Just as any real and informed music fan is familiar with the Duke Ellington
"Blanton Webster Band," Miles Davis
' Kind Of Blue
(Columbia, 1959), and Louis Armstrong
's Hot Fives and Sevens recordings, so should they also be immersed in Beethoven's famous late string quartets. There are pre-echoes of twentieth century popular music harmony here, but additionally, there is a depth that travels beyond music.
These late quartetssaid to summarize all Beethoven's musical explorationshave been recorded by the esteemed Tokyo Quartet in amazing color. The Op 135 quartet, the last of all, asks, in a variation on Beethoven's own poignant question, written in the manuscript score of this work and paraphrased here, "Must it be [that the Tokyo Quartet will record versions as fantastic as this]?. The answer is, "Yes, it must."
The Tokyo Quartet has, in an earlier guise, recorded these quartets before, and excellently. This set has been particularly praised for its sound quality, its feel, and its drama. The cello sounds like it's in the room. Speaking again of Op 135, the cello also sounds, in one area, like 17th century baroque music: a special quality of these quartets is that, in a sense, all the history of music to that date can be heard, not just Beethoven's. In communicating this, the Tokyo Quartet has outdone itself.
Some of this music is almost beyond belief. In the fourth part of Op 135, Beethoven has a section of strong riffing tonic, second and third notes swinging like late nineteenth century symphonic music, or even a jazz bassist. Elsewhere, there is simply the deepest philosophical feeling.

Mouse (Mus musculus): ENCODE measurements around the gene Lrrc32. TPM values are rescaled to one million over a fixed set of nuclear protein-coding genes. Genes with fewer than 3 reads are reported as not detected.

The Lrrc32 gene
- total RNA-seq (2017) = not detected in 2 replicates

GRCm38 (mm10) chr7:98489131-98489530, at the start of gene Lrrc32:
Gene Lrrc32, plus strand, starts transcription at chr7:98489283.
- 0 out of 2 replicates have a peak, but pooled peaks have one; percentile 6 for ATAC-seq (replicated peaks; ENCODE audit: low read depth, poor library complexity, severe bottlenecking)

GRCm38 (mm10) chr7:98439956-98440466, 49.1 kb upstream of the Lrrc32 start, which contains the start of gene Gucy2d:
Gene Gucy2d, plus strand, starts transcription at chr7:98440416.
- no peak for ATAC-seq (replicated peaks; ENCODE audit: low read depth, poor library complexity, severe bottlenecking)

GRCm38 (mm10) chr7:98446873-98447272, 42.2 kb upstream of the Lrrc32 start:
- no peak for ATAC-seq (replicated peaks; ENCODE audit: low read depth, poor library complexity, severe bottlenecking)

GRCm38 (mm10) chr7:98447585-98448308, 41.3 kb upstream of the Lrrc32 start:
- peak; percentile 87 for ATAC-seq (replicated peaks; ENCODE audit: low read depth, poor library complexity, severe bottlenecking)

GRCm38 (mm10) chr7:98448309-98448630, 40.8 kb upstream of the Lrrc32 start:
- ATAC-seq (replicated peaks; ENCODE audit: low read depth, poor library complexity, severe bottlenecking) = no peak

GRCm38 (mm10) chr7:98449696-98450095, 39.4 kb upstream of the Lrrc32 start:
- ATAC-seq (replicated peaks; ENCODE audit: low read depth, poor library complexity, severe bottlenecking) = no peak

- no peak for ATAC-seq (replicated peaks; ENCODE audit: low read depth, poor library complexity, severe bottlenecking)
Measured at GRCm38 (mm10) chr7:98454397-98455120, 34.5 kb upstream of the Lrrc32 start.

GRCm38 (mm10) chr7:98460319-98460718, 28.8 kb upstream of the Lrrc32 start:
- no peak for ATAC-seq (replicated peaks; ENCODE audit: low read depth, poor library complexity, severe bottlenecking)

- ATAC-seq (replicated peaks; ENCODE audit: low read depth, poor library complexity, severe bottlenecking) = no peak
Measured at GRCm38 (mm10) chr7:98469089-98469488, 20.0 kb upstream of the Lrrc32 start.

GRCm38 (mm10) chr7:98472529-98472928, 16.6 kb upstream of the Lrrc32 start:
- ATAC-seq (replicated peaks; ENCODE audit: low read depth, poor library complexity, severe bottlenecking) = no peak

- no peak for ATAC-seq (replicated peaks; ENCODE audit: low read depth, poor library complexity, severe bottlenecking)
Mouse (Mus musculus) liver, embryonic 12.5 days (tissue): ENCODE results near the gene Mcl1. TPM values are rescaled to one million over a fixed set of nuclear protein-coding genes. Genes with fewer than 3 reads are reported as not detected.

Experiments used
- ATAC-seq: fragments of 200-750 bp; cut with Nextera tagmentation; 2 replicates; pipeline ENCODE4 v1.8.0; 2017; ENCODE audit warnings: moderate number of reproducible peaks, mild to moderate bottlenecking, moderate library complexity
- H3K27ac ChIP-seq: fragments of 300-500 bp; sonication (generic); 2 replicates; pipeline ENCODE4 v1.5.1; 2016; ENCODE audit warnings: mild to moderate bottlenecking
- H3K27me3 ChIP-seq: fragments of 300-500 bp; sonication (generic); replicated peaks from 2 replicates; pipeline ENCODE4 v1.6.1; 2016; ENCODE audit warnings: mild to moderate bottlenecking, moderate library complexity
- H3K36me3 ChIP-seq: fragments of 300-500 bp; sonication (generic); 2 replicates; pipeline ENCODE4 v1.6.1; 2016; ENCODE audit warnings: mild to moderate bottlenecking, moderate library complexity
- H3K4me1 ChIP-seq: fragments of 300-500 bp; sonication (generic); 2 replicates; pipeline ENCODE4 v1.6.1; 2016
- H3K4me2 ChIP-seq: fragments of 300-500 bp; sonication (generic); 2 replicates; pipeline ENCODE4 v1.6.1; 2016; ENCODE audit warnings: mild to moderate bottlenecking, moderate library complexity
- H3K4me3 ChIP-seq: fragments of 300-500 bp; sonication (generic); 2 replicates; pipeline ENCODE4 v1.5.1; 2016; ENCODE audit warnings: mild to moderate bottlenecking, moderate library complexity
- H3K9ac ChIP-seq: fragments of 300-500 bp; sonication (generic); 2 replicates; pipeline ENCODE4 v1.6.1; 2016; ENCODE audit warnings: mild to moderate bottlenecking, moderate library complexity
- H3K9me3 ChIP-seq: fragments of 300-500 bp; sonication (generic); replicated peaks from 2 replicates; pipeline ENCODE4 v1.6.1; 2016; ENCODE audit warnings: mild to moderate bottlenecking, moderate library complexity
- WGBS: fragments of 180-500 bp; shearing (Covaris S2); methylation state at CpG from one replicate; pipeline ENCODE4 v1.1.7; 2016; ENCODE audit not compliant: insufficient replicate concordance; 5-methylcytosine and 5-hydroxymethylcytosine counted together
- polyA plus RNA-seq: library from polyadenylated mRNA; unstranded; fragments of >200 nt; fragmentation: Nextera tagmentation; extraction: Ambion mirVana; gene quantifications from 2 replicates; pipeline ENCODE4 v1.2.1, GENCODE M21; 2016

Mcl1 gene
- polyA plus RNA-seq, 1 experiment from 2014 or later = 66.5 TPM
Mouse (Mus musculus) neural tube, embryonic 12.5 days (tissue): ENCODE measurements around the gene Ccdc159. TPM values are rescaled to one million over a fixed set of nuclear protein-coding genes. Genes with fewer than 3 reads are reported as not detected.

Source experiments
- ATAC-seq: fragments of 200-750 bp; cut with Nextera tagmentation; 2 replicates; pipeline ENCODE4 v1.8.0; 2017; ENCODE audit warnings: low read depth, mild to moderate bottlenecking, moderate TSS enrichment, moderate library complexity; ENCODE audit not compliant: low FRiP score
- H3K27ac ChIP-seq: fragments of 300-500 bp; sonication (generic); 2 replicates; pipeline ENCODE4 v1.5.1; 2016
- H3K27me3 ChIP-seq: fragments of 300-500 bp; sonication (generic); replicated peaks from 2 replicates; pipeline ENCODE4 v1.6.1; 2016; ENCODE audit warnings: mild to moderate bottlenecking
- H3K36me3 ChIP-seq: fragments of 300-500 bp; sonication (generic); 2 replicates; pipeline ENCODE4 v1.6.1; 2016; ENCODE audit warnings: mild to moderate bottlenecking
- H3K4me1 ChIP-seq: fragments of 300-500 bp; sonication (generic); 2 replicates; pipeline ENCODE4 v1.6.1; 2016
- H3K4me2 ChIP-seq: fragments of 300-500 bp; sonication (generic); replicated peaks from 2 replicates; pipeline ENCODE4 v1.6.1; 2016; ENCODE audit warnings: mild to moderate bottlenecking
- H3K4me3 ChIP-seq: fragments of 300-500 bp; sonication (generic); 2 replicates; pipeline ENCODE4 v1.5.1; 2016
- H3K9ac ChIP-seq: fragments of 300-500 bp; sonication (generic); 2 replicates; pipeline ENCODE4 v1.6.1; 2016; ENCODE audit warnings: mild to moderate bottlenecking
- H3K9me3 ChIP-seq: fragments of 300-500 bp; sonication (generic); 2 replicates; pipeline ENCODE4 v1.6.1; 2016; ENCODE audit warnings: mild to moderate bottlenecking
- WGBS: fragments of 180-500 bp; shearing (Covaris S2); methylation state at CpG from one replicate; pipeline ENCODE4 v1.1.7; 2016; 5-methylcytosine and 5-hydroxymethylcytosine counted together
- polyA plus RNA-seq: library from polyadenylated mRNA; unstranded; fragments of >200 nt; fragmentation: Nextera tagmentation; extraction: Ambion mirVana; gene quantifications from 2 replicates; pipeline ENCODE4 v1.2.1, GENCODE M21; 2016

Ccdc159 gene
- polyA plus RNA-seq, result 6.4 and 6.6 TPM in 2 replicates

Shostakovich and others were still writing this music nearly 150 years later. In that sense, this music of Beethoven may still be the last word in instrumental music, period.
The Tokyo Quartet, formed in 1969, is based in New York. Though there have been some changes in its members, there has only ever been the one viola player, and just two cellists and second violinists. The Quartet has received seven Grammy
The Quartet's distinctive, upfront style has long been in evidence, for example an early '90s recording of a Beethoven middle period quartet, "The Harp" (Op 74)," though the Quartet has recently re-recorded the middle period quartets. On Beethoven: The "Late" Quartets
, certain effectsor "hooks"that the composer wrote in the first movement are clear and highlighted, not smoothly subsumed in the mass of the movement, as usually happens with more sedate quartet groups. It may be that the Tokyo Quartet has an ability to speak to those who also listen to popular musicas well as, of course, to the hardened classical fan. Beethoven: The "Late" Quartets
is highly recommended for those looking to investigate these important pieces.